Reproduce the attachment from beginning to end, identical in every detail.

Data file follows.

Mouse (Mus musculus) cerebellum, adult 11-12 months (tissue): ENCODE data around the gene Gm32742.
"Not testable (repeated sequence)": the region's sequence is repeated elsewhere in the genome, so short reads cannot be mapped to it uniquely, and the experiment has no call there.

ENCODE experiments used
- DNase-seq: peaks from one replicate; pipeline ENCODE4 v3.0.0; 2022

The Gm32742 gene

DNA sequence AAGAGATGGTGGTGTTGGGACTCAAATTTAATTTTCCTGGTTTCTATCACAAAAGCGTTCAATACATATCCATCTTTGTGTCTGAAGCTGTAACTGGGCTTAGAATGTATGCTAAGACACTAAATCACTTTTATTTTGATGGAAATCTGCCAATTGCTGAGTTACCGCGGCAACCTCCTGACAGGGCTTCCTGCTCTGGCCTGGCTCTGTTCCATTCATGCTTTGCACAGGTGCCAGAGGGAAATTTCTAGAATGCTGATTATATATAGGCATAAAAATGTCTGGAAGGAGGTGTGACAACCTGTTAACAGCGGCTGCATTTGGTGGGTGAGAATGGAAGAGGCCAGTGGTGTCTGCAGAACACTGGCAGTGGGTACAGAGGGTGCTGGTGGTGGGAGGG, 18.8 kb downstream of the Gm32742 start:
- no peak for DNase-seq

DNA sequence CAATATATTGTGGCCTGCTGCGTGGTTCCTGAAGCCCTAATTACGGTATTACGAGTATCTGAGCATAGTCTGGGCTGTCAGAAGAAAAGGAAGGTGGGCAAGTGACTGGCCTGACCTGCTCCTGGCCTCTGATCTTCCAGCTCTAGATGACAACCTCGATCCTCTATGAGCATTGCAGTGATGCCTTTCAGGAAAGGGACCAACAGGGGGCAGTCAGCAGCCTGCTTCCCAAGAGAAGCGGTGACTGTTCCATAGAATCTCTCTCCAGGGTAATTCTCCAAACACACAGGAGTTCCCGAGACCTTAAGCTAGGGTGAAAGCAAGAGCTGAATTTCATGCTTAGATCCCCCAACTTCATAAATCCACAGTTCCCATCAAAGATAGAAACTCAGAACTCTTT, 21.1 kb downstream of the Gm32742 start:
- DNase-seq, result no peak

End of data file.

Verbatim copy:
Mouse (Mus musculus) cerebellum, adult 11-12 months (tissue): ENCODE data around the gene Gm32742.
"Not testable (repeated sequence)": the region's sequence is repeated elsewhere in the genome, so short reads cannot be mapped to it uniquely, and the experiment has no call there.

ENCODE experiments used
- DNase-seq: peaks from one replicate; pipeline ENCODE4 v3.0.0; 2022

The Gm32742 gene

DNA sequence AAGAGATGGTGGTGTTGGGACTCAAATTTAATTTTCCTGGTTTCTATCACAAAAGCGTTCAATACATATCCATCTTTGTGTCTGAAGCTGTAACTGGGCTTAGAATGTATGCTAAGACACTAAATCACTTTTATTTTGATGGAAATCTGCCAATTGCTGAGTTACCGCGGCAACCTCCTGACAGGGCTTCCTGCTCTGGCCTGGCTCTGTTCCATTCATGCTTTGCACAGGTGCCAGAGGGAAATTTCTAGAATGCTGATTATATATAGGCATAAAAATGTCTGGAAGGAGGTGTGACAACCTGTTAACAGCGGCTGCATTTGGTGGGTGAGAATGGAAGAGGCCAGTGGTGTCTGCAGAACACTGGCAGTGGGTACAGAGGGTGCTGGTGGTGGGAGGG, 18.8 kb downstream of the Gm32742 start:
- no peak for DNase-seq

DNA sequence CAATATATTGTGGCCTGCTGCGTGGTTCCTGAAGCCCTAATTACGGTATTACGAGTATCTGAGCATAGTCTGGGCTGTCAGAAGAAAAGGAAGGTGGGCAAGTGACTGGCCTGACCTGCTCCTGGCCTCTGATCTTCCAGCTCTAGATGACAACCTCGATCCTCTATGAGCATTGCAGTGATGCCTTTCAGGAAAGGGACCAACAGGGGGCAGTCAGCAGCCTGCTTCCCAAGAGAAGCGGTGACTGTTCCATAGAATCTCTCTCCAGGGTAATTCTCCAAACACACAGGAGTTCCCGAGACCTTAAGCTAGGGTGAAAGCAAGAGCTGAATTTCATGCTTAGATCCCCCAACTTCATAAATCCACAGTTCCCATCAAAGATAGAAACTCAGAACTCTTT, 21.1 kb downstream of the Gm32742 start:
- DNase-seq, result no peak